The widespread acceptance in the U.S. of what was once regarded as a taste of coastal urbanites and older [[Italian-Americans]] has led to many establishments, such as [[convenience stores]] offering what they represent as cappuccino to their patrons. However, that product is usually an ersatz cappuccino, produced by machines similar to those that mix [[cocoa]] drinks where all the buyer need do is touch a button and position the cup properly. The drink that comes out is usually produced either from a preproduced mix or double-brewed coffee and bears little relation to the real thing.
Similar products result from home use of store-bought mixes usually advertised, more accurately, as producing "frothed coffee."
The origin of the name is in the brown hooded robes worn by the [[Capuchin]] order of [[Franciscan]] friars. The origin of the name is in the brown hooded robes worn by the [[Capuchin]] order of [[Franciscan]] friars. In [[France]] at the beginning of the [[18th century]] a new fashion arose in [[Paris]] (though not at [[Palace of Versailles|Versailles]]) for carved wall-panelling [[boiseries]] that were left in their natural color (almost invariably oak) rather than being painted and gilded as in the previous century. The new mode, which coincided with the height of the controversy over ''[[Jansenism|Jansenisme]]'' that was dividing the ''tout Paris'' in stylish religious pamphleteering, was wittily termed ''à la capucine'' in reference to the brown color of the robes worn by Franciscan friars. This color-coded etymology is followed by the [[Oxford English Dictionary]] and the [[American Heritage Dictionary]]. The order of Capuchins was, in turn, named for the ''capucize'' (''cappuccio''), or long pointed cowl, worn by the friars. Similarly, the cream on a well-made cappuccino covers the beverage as a sort of ''cappuccio.''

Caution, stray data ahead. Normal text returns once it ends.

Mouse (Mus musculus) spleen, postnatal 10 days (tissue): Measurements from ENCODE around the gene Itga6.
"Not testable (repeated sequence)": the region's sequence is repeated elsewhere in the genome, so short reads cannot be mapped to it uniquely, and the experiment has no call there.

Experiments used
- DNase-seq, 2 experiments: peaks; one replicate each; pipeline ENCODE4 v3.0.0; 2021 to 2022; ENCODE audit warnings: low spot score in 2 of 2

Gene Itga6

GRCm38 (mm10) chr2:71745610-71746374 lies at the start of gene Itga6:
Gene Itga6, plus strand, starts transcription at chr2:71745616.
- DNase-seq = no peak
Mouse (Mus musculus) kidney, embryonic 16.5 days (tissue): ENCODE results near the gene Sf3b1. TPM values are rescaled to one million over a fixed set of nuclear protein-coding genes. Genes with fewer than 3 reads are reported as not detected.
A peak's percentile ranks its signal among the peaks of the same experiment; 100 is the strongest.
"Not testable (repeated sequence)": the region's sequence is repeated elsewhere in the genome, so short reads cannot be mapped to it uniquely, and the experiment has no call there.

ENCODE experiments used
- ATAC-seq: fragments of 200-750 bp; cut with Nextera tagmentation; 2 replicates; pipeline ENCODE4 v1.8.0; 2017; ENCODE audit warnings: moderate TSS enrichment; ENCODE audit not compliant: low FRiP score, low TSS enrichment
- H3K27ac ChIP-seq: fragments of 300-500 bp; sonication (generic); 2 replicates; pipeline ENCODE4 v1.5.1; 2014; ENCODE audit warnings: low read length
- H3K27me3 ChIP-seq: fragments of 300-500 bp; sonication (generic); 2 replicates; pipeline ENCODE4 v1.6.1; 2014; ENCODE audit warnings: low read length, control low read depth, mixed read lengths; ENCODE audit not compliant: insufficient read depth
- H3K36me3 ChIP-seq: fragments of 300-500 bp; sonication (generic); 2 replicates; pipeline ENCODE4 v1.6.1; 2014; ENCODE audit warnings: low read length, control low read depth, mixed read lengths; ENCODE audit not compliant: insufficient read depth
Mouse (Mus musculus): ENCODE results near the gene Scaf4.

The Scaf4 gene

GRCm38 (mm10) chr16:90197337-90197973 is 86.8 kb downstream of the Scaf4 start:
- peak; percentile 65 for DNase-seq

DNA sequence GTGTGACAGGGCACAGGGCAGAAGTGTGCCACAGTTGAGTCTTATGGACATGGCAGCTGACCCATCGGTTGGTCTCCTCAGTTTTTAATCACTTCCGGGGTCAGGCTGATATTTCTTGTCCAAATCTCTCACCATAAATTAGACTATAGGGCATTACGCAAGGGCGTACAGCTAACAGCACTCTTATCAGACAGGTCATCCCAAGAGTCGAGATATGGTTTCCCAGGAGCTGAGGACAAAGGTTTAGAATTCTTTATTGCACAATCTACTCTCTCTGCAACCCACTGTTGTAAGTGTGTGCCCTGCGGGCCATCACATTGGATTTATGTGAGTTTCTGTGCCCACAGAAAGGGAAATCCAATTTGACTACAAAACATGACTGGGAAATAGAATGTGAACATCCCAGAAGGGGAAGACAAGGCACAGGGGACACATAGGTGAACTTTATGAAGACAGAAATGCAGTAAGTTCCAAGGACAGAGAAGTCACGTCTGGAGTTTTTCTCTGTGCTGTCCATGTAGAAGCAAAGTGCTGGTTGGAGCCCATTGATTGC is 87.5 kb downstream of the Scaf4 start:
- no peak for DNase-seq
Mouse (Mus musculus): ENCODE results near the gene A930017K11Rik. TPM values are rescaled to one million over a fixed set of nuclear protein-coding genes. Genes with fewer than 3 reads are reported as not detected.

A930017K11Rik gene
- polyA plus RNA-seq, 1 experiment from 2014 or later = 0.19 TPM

Traditionalist Catholics find the etymology mildly disrespectful, and offer a twist on a familiar coffee legend: after the [[Battle of Vienna]] ([]) and the [[Ottoman Empire|Ottoman]] siege was lifted, the Capuchin friar [[Marco d'Aviano]] ([[beatification|beatified]] in April []) invented the drink after the Turks retreated, leaving bags of coffee beans in their tents. Allegedly, d'Aviano added milk and [[honey]] to sweeten the bitter coffee left by fleeing Turkish armies, though for a Viennese of the [[17th century|17th]] or [[21st century]], coffee sweetened with honey would be an emblem of desperation. This same legend is more widely told of a Pole, Kolschitzky, in the aftermath of the Siege (see the entry [[Coffeehouse]]).
Cappuccino also comes in a ''freddo'' (cold) variety, where the steamed milk foam is substituted by stirred milk, indistinguishable from ''caffe latte''.
''See also'': [[Coffee]], [[caffé]], [[espresso]], [[flat white]]
[[Berkas:Cappuccino fredo.jpg|thumb|A glass of cappuccino ''freddo'']]
*[http://www.toomuchcoffee.com/ Foaming techniques, FAQs on cappuccino and espresso]
*[http://www.dangray.org/index.php?id=11 How to make cappuccino] How to make cappuccino at home with domestic equipment -->